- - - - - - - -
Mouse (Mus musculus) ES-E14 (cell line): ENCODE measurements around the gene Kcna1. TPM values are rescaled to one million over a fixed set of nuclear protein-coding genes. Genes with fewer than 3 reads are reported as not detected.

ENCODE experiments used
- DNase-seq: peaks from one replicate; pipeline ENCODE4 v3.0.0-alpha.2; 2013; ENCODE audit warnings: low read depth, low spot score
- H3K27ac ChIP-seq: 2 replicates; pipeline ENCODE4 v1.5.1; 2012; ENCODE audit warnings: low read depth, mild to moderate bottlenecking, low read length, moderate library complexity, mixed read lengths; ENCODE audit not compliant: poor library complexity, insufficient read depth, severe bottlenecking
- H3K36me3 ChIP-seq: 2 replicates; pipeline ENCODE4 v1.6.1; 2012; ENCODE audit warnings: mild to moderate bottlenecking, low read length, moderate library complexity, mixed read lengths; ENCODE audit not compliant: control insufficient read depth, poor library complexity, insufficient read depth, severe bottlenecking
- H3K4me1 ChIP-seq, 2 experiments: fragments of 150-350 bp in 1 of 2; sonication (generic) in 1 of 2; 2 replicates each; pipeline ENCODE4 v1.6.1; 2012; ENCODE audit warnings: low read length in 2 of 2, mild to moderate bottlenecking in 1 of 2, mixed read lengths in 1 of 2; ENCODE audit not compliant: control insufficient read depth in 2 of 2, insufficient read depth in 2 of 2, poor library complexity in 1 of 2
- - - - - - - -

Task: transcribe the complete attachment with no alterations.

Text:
Mouse (Mus musculus) ES-E14 (cell line): ENCODE measurements around the gene Kcna1. TPM values are rescaled to one million over a fixed set of nuclear protein-coding genes. Genes with fewer than 3 reads are reported as not detected.

ENCODE experiments used
- DNase-seq: peaks from one replicate; pipeline ENCODE4 v3.0.0-alpha.2; 2013; ENCODE audit warnings: low read depth, low spot score
- H3K27ac ChIP-seq: 2 replicates; pipeline ENCODE4 v1.5.1; 2012; ENCODE audit warnings: low read depth, mild to moderate bottlenecking, low read length, moderate library complexity, mixed read lengths; ENCODE audit not compliant: poor library complexity, insufficient read depth, severe bottlenecking
- H3K36me3 ChIP-seq: 2 replicates; pipeline ENCODE4 v1.6.1; 2012; ENCODE audit warnings: mild to moderate bottlenecking, low read length, moderate library complexity, mixed read lengths; ENCODE audit not compliant: control insufficient read depth, poor library complexity, insufficient read depth, severe bottlenecking
- H3K4me1 ChIP-seq, 2 experiments: fragments of 150-350 bp in 1 of 2; sonication (generic) in 1 of 2; 2 replicates each; pipeline ENCODE4 v1.6.1; 2012; ENCODE audit warnings: low read length in 2 of 2, mild to moderate bottlenecking in 1 of 2, mixed read lengths in 1 of 2; ENCODE audit not compliant: control insufficient read depth in 2 of 2, insufficient read depth in 2 of 2, poor library complexity in 1 of 2